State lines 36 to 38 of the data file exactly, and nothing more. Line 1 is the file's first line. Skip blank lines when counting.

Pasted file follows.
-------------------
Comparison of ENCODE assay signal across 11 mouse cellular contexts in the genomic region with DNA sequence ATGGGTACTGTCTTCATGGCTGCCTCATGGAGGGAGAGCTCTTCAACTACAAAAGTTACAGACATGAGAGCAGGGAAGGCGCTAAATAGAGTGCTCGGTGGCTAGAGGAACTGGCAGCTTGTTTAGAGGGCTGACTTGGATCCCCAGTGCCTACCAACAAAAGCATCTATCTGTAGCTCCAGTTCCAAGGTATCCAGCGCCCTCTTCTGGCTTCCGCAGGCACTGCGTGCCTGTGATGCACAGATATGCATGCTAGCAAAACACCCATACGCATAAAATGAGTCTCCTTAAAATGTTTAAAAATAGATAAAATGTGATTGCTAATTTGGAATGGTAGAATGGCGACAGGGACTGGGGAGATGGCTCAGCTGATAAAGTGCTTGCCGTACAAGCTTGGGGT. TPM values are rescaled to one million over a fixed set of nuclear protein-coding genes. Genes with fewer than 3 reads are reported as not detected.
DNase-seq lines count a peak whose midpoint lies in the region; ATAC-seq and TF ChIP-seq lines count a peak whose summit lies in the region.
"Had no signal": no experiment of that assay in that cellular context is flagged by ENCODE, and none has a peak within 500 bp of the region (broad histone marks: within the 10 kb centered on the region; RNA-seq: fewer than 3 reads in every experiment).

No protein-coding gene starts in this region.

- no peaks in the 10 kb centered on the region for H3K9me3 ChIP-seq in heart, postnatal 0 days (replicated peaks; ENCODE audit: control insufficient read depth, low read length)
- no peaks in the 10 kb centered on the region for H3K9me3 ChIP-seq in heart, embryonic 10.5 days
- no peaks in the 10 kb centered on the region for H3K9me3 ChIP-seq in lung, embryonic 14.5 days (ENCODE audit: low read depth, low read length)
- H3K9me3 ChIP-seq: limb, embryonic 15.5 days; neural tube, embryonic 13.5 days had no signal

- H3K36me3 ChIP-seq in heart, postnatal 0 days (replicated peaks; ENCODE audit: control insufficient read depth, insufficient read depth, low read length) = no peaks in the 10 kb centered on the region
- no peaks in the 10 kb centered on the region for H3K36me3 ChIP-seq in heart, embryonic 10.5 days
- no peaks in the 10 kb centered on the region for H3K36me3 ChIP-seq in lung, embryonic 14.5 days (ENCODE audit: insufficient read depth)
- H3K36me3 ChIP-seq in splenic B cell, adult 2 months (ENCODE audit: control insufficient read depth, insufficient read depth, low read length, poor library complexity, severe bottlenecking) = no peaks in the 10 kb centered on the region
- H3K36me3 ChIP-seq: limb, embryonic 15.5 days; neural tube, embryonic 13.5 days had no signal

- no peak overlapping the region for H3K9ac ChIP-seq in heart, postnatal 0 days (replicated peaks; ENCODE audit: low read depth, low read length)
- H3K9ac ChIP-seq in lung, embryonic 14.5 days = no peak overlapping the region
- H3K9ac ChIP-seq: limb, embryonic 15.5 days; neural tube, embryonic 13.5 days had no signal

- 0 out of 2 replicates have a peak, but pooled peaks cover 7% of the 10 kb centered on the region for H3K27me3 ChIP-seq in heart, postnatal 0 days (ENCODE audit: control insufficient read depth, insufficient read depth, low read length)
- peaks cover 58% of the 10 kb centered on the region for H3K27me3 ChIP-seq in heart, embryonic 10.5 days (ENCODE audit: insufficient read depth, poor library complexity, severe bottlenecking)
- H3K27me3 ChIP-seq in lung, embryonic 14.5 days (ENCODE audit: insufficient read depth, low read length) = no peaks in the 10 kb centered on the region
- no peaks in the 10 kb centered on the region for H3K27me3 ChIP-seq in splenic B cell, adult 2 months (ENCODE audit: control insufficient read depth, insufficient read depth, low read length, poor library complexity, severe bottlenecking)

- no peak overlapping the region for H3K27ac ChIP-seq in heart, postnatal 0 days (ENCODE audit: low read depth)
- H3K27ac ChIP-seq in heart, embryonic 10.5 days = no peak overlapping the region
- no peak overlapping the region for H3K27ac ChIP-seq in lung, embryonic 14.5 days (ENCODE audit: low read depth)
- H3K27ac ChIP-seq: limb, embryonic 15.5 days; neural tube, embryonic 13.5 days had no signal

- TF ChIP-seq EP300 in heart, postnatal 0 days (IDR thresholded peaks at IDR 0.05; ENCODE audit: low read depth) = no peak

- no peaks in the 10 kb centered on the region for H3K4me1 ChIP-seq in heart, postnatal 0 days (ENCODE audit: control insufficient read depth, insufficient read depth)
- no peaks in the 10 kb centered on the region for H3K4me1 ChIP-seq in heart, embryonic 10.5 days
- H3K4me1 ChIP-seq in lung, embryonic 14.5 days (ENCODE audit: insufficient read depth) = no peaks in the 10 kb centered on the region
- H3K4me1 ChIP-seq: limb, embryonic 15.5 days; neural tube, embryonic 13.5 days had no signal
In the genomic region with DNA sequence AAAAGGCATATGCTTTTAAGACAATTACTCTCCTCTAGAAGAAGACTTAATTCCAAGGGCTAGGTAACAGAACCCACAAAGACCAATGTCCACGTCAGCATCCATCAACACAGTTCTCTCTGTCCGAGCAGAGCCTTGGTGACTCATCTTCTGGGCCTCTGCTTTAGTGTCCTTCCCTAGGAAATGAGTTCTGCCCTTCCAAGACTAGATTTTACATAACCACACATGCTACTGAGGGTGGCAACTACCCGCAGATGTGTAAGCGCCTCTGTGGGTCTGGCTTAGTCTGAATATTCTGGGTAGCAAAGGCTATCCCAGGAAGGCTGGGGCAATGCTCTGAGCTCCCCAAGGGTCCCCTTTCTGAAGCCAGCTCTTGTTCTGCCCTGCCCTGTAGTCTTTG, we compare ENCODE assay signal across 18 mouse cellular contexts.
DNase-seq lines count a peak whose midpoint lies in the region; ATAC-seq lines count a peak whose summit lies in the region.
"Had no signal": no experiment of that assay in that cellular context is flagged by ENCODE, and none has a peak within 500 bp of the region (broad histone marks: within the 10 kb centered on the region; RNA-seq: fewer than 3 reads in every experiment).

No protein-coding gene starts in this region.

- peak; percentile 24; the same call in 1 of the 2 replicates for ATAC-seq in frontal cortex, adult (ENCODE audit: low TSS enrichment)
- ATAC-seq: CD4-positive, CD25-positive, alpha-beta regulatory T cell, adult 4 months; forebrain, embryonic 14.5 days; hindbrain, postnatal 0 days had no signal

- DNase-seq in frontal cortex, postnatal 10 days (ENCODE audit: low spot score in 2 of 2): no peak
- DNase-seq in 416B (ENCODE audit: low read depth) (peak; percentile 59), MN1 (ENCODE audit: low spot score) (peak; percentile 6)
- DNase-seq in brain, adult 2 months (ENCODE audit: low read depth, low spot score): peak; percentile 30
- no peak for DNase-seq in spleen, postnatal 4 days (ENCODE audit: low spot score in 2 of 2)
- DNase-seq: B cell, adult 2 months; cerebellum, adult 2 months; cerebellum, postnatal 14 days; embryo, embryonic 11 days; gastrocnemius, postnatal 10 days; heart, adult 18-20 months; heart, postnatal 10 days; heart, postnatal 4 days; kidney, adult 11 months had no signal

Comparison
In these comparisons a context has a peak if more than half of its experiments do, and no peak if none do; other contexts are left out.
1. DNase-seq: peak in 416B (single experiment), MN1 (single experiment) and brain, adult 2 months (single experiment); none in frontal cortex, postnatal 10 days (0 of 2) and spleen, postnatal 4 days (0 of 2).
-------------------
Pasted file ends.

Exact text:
- DNase-seq in frontal cortex, postnatal 10 days (ENCODE audit: low spot score in 2 of 2): no peak
- DNase-seq in 416B (ENCODE audit: low read depth) (peak; percentile 59), MN1 (ENCODE audit: low spot score) (peak; percentile 6)
- DNase-seq in brain, adult 2 months (ENCODE audit: low read depth, low spot score): peak; percentile 30